In late July 2017, residents near Brookings watched news reports closely as the Chetco Bar Fire grew ever closer to the towns along the South Coast. The fire, which was ignited by lighting, eventually burned 191,125 acres and forced 5,000 people to evacuate their homes. Many forest fires are naturally occuring. Yet the latest research shows that more than 80 percent are human caused. In 2017, human-caused wildfires burned about 228,000 acres of forests in Oregon, according to Keep Oregon Green. These fires were entirely preventable.

With more and more people moving to Oregon, or visiting for the first time, there’s an increasing need to raise the level of awareness about wildfire prevention — and businesses have a role to play. Having a communications plan in place, and implementing it when the time is right, is just one way to educate visitors about wildfire prevention and safety.

“As a South Coast resident and a tour operator who relies on tourism, I’m deeply concerned about the threat of wildfires,” says Dave Lacey, destination coordinator for Oregon Coast Visitors Association (OCVA) and owner of South Coast Tours. “For my own part, I have kept more money in reserves in case I am faced with having to cancel tours this year, and I am trying to keep up to date about fire restrictions.”

Travel Oregon in June released a Wildfire Toolkit on its industry site, which includes easy-to-share messages about wildfire prevention and where to find up to date information about closures and air quality. Many businesses are sharing these tips through social media, e-newsletters and word-of-mouth. “I receive a lot of calls from the general public wondering if beach fires are allowed,” Lacey says. “I’ve realized how important it is for me to understand the restrictions, which can change throughout the season.”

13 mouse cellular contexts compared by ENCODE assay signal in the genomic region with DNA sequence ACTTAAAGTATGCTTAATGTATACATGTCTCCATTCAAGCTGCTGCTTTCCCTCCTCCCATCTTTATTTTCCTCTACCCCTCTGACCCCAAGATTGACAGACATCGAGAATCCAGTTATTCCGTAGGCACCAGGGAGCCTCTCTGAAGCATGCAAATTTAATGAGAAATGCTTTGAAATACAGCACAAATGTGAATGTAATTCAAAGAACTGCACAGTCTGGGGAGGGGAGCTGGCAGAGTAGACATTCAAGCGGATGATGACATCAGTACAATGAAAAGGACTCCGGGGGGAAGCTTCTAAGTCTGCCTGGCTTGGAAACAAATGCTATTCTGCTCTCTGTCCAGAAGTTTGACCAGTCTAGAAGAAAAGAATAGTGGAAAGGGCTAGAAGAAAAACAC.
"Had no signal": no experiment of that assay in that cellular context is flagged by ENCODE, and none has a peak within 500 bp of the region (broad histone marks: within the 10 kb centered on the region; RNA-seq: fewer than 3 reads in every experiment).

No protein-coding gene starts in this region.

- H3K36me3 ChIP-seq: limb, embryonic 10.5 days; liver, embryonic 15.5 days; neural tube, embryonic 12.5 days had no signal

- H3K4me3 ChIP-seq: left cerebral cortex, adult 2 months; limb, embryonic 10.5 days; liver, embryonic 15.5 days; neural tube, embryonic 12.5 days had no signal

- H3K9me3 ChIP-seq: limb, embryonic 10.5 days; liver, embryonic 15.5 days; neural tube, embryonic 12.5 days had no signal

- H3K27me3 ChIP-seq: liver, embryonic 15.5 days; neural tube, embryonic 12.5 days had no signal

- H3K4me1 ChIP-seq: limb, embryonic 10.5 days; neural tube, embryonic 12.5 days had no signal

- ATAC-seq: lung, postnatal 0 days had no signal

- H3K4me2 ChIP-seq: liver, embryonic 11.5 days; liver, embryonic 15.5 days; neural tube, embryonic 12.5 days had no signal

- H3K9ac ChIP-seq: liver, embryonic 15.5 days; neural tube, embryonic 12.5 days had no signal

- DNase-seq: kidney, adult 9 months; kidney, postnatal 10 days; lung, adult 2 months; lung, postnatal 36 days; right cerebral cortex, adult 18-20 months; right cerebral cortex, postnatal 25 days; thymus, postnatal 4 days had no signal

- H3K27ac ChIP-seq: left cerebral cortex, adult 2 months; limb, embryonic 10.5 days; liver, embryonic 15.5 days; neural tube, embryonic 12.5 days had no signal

In early July, Oregon Parks and Recreation Department (OPRD) banned all beach fires on public beaches between Coos Bay and Bandon until further notice, citing two beach fires that got out of hand in the area and required a response from firefighters. Wildfires can strike at any moment without warning and can be very costly to communities, damaging roads, buildings, homes and agricultural land and threatening wildlife and people. Businesses can take steps in advance to be prepared, such as purchasing business interruption service, creating a rainy day fund, and developing an emergency preparedness plan. Larger businesses, especially those with high volume traffic during the wildfire season, might consider developing an emergency communications plan to help ensure the safety of employees as well as customers.

A communications plan can be as simple as a one-page checklist of sample messages and communications channels through which to push them out. The plan might also include a list of FAQs that customers have had in the past related to wildfires. “Customers usually want to know what the air quality is like and whether or not they can count on doing all the activities they have planned,” Lacey says. “We always put the customer first. We allow people to cancel their reservation up to 48 hours due to wildfires or other hazardous conditions.”

Nic McNair, an OCVA board member and manager at Jerry’s Rogue Jets, says they rely on their boat pilots to report back daily with conditions and they relay to their guests.

Lacey points out that sometimes wildfires inland can actually be positive for businesses on the Coast. “We’ve had such an influx in visitors seeking refuge from heat and smoke that we’re running out of places for people to stay,” he says. “This is a relatively new problem for the South Coast and people are getting creative.”


What You Need to Know About Wildfires (
Keep Oregon Green – Prevent Wildfires
Travel Oregon Travel Alerts
Oregon Dept. of Forestry Fire Restrictions Map
Northwest Interagency Coordination Center

Photo of whitetail deer on the South Coast by R.K.Willis